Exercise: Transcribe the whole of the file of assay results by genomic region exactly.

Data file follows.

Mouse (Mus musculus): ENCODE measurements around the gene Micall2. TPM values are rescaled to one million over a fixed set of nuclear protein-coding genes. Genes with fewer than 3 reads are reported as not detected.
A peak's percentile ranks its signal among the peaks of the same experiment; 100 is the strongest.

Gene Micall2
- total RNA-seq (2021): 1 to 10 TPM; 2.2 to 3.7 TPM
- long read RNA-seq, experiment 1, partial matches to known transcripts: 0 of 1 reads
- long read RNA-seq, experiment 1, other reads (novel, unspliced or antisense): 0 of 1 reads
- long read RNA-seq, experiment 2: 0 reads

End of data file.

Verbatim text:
Mouse (Mus musculus): ENCODE measurements around the gene Micall2. TPM values are rescaled to one million over a fixed set of nuclear protein-coding genes. Genes with fewer than 3 reads are reported as not detected.
A peak's percentile ranks its signal among the peaks of the same experiment; 100 is the strongest.

Gene Micall2
- total RNA-seq (2021): 1 to 10 TPM; 2.2 to 3.7 TPM
- long read RNA-seq, experiment 1, partial matches to known transcripts: 0 of 1 reads
- long read RNA-seq, experiment 1, other reads (novel, unspliced or antisense): 0 of 1 reads
- long read RNA-seq, experiment 2: 0 reads